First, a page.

In the past several weeks, the world has watched as the Taliban have once again seized control of Afghanistan. In a rapid-fire coup that culminated with the takeover of major cities, up to and including Kabul, and with President Ashraf Ghani fleeing the country, this terrorist group has accomplished what experts have dubbed a “masterpiece,” operationally. While global powers debate whether to legitimize this dictatorship by acknowledging it, and media conglomerates run breathtakingly irresponsible headlines about how the Taliban have “promised to respect women’s and girls’ rights” this time around (because apparently their track record doesn’t speak for itself), Afghan citizens are galvanizing and facing the terrorists that have taken over their country.
The Taliban have always been known for – among other violations of human rights – their oppression of women and girls. This oppression takes many forms, but they all come down to the same result: women are not considered full people with equal rights. Under Taliban rule, women aren’t allowed to go to school, to be in direct contact with any male not her blood relative, her husband, or her in-law (this includes doctors, with the corresponding medical implications), or to hold down jobs. And this is only the tip of the iceberg. Punishments for disobeying their arbitrary rules are brutal – such as shooting a 15-year-old girl in the head for daring to go to school and have political opinions.
Despite the Taliban’s patent lies about their treatment of women going forward, their misogynistic stance hasn’t changed. Zarifa Ghafari, the youngest female mayor in the history of Afghanistan, told i newspaper, “I’m sitting here waiting for them to come. There is no one to help me or my family. I’m just sitting with them and my husband. And they will come for people like me and kill me.”
In times of strife and horror such as this, it is imperative that we come together to help. From amplifying the voices of Afghan activists to donating money to organizations dedicated to helping Afghanistan, I urge us all to find a way to help Afghanistan citizens in this horrifying period of their lives. And I also urge us to learn about their experiences. This list, featuring books by Afghan and Afghan diaspora women, is a starting point.
My Forbidden Face by Latifa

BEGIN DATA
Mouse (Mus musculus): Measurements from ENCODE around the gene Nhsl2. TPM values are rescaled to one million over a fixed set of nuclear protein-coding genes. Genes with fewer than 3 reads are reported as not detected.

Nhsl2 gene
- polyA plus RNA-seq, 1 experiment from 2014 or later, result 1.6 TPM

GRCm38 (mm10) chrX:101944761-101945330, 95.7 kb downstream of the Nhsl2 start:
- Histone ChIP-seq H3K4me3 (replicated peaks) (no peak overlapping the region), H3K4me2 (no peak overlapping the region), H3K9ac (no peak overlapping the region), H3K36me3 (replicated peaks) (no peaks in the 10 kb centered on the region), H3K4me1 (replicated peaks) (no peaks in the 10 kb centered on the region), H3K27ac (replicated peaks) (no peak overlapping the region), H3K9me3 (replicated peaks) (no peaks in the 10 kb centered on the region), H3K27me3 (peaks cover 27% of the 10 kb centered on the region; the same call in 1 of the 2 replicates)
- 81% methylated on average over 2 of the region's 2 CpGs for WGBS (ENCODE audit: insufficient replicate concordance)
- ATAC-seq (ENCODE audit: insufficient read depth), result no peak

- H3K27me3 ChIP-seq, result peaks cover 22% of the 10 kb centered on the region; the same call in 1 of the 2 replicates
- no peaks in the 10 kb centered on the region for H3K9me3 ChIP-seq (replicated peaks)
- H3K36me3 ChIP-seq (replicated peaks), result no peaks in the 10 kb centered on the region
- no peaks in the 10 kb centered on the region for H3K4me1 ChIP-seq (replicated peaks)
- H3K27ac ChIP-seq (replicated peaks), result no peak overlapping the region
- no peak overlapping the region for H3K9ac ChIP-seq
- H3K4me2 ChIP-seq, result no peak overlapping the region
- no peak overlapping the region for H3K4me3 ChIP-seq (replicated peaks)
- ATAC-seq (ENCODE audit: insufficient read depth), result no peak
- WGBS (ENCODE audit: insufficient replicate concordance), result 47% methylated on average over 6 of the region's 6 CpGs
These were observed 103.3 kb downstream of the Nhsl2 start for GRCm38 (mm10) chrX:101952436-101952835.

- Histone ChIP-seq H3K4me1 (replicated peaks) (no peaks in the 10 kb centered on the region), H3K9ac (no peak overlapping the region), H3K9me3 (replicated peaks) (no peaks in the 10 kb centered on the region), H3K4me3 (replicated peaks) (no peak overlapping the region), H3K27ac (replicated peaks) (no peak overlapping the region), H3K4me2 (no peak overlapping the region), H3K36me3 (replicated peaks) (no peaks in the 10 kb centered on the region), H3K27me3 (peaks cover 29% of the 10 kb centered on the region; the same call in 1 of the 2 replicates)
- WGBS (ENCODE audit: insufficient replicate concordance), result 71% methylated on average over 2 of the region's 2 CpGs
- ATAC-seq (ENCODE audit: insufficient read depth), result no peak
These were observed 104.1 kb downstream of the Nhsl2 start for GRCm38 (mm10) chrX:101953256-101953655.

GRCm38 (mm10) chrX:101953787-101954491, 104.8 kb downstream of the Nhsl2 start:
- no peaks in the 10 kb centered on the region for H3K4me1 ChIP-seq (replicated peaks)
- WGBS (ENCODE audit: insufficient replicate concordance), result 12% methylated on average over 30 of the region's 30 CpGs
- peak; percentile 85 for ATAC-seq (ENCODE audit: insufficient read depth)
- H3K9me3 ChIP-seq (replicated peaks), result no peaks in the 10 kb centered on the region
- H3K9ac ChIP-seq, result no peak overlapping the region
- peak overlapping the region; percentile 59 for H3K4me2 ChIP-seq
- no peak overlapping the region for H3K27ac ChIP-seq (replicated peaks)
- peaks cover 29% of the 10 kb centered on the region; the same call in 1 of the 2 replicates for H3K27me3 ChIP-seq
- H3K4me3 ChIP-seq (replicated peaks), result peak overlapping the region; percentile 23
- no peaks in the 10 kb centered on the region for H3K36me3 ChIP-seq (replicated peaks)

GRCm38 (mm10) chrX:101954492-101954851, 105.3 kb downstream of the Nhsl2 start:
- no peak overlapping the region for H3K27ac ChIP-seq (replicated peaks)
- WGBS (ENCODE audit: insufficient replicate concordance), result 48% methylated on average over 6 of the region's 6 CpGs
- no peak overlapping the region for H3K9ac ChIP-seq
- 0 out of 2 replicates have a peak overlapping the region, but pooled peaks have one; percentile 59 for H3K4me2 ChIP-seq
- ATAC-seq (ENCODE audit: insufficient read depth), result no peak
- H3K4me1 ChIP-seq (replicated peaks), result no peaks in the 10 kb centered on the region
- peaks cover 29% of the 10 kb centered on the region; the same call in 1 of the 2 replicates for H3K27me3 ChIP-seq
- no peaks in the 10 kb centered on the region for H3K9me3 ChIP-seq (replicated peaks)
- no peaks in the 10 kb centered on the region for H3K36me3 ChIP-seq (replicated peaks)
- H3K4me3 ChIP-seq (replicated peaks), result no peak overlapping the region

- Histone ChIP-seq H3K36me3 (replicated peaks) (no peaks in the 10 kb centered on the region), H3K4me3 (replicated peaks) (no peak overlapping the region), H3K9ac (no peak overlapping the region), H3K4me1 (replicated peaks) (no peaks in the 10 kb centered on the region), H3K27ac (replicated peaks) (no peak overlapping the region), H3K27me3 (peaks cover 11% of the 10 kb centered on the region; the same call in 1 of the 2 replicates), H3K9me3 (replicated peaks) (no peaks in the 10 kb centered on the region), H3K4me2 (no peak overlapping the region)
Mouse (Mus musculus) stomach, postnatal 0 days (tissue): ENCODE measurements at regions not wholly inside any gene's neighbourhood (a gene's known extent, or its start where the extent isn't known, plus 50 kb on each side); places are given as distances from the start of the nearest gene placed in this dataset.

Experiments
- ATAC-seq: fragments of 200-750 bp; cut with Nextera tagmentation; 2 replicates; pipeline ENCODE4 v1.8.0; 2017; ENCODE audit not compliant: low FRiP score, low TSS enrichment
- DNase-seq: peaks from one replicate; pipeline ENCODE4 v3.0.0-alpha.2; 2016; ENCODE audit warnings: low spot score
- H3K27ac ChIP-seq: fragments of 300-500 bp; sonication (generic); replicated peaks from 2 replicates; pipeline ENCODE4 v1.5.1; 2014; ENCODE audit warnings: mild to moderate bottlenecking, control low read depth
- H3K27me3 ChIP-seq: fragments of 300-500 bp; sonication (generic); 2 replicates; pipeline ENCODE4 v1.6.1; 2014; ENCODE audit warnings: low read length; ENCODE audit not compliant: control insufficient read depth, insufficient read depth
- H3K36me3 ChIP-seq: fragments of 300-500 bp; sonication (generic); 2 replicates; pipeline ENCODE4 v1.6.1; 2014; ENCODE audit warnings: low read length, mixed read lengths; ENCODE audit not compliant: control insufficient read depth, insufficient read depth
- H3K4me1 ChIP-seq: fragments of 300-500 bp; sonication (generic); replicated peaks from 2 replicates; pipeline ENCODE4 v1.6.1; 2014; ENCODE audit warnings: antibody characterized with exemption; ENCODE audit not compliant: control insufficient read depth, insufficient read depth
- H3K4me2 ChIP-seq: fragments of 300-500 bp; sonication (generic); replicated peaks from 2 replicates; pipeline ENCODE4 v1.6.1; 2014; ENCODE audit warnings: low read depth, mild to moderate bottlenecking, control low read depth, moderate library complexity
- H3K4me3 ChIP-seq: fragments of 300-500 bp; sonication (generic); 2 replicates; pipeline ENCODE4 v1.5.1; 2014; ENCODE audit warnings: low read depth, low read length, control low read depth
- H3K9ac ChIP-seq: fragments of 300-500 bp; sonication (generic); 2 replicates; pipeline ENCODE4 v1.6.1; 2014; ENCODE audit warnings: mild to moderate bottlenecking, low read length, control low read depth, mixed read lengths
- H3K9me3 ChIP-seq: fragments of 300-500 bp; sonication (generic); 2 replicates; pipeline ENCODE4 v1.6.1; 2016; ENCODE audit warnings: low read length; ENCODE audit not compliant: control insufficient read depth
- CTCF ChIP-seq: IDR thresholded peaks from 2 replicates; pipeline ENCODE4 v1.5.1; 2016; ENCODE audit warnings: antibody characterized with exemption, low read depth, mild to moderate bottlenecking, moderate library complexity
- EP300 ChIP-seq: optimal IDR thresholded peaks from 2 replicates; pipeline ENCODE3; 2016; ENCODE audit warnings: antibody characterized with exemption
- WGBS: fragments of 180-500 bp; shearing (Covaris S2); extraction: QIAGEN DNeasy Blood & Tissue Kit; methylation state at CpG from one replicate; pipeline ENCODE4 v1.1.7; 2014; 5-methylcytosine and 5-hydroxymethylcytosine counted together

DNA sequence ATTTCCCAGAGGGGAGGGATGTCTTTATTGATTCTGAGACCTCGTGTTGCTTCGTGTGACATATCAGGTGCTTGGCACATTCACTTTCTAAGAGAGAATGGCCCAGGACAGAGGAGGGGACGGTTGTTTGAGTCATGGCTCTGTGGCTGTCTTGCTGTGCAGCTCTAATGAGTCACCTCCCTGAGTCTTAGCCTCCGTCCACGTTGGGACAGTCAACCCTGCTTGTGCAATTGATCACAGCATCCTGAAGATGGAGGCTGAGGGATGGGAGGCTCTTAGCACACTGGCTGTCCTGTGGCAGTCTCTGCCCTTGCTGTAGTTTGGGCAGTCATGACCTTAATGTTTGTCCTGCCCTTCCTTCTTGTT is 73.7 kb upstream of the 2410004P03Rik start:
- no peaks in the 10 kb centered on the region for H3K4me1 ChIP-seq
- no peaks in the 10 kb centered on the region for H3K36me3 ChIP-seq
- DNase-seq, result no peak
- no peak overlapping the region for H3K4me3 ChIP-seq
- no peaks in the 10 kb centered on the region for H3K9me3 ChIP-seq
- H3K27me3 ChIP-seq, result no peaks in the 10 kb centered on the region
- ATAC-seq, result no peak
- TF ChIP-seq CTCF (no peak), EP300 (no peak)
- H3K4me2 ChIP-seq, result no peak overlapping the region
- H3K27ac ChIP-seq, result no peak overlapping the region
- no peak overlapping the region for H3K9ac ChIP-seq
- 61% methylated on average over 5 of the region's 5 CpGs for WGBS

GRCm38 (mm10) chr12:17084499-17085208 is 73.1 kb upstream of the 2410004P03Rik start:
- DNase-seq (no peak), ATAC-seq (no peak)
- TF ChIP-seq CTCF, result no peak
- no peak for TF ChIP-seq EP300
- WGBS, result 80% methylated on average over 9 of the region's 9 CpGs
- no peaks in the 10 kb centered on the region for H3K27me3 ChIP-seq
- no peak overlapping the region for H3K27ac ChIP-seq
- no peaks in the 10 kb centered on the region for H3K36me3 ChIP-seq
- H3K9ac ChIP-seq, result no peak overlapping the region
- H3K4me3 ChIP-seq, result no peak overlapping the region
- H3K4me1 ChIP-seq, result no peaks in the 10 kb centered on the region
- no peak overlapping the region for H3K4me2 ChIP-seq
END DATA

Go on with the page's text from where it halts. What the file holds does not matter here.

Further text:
In this heartwrenching account of life under the Taliban regime, Latifa shares a young girl’s perspective watching as her world as she knew it falls apart. From the blurb: “Her voice captures a lost innocence, but also echoes her determination to live in freedom and hope.”
Open Skies: My Life as Afghanistan’s First Female Pilot by Niloofar Rahmani with Adam Sikes
This newly released memoir gives us an insight into the incredible determination and skill of Rahmani, who joined Afghanistan’s military academy in 2010, when the armed forces allowed women to join for the first time since the Soviets.
A Woman Among Warlords: The Extraordinary Story of an Afghan Who Dared to Raise Her Voice by Malalai Joya
Joya, a woman raised in refugee camps in Iran and Pakistan, has become a highly controversial figure after she denounced NATO-backed warlords when she was 25. Two years later, she was elected to Afghanistan’s new Parliament. However, she was suspended from Parliament in 2007 for her ongoing criticism of the warlords and drug barons. The survivor of four assassination attempts, her memoir will take your breath away.
Dancing in the Mosque: An Afghan Mother’s Letter to Her Son by Homeira Qaderi
The blurb accurately describes this memoir as “a mother’s searing letter to a son she was forced to leave behind.” After walking to the hospital to give birth, in a time where pregnant women were often suspected of being suicide bombers by armed soldiers, Qaderi defied the Taliban by teaching reading and writing to children, and fighting for women’s rights.
The Favored Daughter: One Woman’s Fight to Lead Afghanistan Into the Future by Fawzia Koofi with Nadene Ghouri
In this incredible memoir, the first Afghan woman Parliament speaker shares her story. Left to die in the sun after her birth, she survived and thrived despite the horrific abuse endured by her family, and several assassination attempts.
Afghan American journalist Fariba Nawa explores Afghanistan and its devastating drug trade, featuring warlords, corrupt officials, child brides, and more.
Load Poems Like Guns: Women’s Poetry from Herat, Afghanistan Translated by Farzana Marie
In this stunning poetry compilation, Marie translates poems by eight contemporary Afghan women poets. The original Persian Dari texts can be found as well as the English version.
A journalist and documentarian, London-born Shah travelled to her family’s homeland to witness the realities of Afghan life. Having grown up listening to her father’s stories, she sought out the stories and myths of her people.
Monster Child by Rahela Nayebzadah
This debut novel introduces us to three children: Beh, Shabnam, and Alif. Their perception of the world, uncaring and too often cruel to immigrants like them, shapes the story. But when Beh is sexually assaulted at the age of 13, the question of the monster’s child identity is raised. As the blurb says: “Is it Beh, who says she is called a disease? Is it Shabnam, who cries tears of blood? Is it Alif, who in the end declares ‘We are a family of monsters’? Or are the monsters all around us?”
This is just a small selection of the books by Afghan women worth reading, but hopefully this is a starting point for a much longer conversation through literature.